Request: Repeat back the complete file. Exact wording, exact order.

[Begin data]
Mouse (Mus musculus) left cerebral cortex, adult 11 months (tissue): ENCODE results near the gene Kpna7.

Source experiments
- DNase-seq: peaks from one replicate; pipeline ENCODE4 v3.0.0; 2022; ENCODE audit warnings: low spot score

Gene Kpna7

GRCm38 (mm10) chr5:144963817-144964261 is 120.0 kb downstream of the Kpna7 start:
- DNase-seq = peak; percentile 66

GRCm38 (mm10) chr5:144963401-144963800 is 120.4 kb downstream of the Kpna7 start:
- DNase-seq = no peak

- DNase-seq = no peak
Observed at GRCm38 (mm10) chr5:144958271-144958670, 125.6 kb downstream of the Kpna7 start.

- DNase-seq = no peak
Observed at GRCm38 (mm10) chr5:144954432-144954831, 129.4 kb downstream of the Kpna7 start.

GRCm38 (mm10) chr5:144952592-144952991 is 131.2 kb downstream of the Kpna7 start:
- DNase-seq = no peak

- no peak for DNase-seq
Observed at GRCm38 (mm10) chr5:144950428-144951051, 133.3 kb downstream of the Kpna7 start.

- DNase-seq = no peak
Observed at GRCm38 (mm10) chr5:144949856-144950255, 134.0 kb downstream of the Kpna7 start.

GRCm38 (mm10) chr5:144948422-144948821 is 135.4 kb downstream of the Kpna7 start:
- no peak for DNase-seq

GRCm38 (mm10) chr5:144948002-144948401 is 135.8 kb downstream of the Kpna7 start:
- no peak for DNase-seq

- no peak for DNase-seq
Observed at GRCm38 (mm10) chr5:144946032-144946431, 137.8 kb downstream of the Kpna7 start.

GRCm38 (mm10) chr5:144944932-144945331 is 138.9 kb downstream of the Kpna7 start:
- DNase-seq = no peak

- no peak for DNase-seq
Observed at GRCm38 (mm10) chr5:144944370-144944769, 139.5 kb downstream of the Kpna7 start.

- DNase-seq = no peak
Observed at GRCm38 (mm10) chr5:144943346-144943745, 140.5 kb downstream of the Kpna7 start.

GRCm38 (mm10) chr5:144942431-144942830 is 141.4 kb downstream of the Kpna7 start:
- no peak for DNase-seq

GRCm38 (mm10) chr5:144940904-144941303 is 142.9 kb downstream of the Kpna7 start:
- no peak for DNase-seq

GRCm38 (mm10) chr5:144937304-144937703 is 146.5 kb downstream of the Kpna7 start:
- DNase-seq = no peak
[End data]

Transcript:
Mouse (Mus musculus) left cerebral cortex, adult 11 months (tissue): ENCODE results near the gene Kpna7.

Source experiments
- DNase-seq: peaks from one replicate; pipeline ENCODE4 v3.0.0; 2022; ENCODE audit warnings: low spot score

Gene Kpna7

GRCm38 (mm10) chr5:144963817-144964261 is 120.0 kb downstream of the Kpna7 start:
- DNase-seq = peak; percentile 66

GRCm38 (mm10) chr5:144963401-144963800 is 120.4 kb downstream of the Kpna7 start:
- DNase-seq = no peak

- DNase-seq = no peak
Observed at GRCm38 (mm10) chr5:144958271-144958670, 125.6 kb downstream of the Kpna7 start.

- DNase-seq = no peak
Observed at GRCm38 (mm10) chr5:144954432-144954831, 129.4 kb downstream of the Kpna7 start.

GRCm38 (mm10) chr5:144952592-144952991 is 131.2 kb downstream of the Kpna7 start:
- DNase-seq = no peak

- no peak for DNase-seq
Observed at GRCm38 (mm10) chr5:144950428-144951051, 133.3 kb downstream of the Kpna7 start.

- DNase-seq = no peak
Observed at GRCm38 (mm10) chr5:144949856-144950255, 134.0 kb downstream of the Kpna7 start.

GRCm38 (mm10) chr5:144948422-144948821 is 135.4 kb downstream of the Kpna7 start:
- no peak for DNase-seq

GRCm38 (mm10) chr5:144948002-144948401 is 135.8 kb downstream of the Kpna7 start:
- no peak for DNase-seq

- no peak for DNase-seq
Observed at GRCm38 (mm10) chr5:144946032-144946431, 137.8 kb downstream of the Kpna7 start.

GRCm38 (mm10) chr5:144944932-144945331 is 138.9 kb downstream of the Kpna7 start:
- DNase-seq = no peak

- no peak for DNase-seq
Observed at GRCm38 (mm10) chr5:144944370-144944769, 139.5 kb downstream of the Kpna7 start.

- DNase-seq = no peak
Observed at GRCm38 (mm10) chr5:144943346-144943745, 140.5 kb downstream of the Kpna7 start.

GRCm38 (mm10) chr5:144942431-144942830 is 141.4 kb downstream of the Kpna7 start:
- no peak for DNase-seq

GRCm38 (mm10) chr5:144940904-144941303 is 142.9 kb downstream of the Kpna7 start:
- no peak for DNase-seq

GRCm38 (mm10) chr5:144937304-144937703 is 146.5 kb downstream of the Kpna7 start:
- DNase-seq = no peak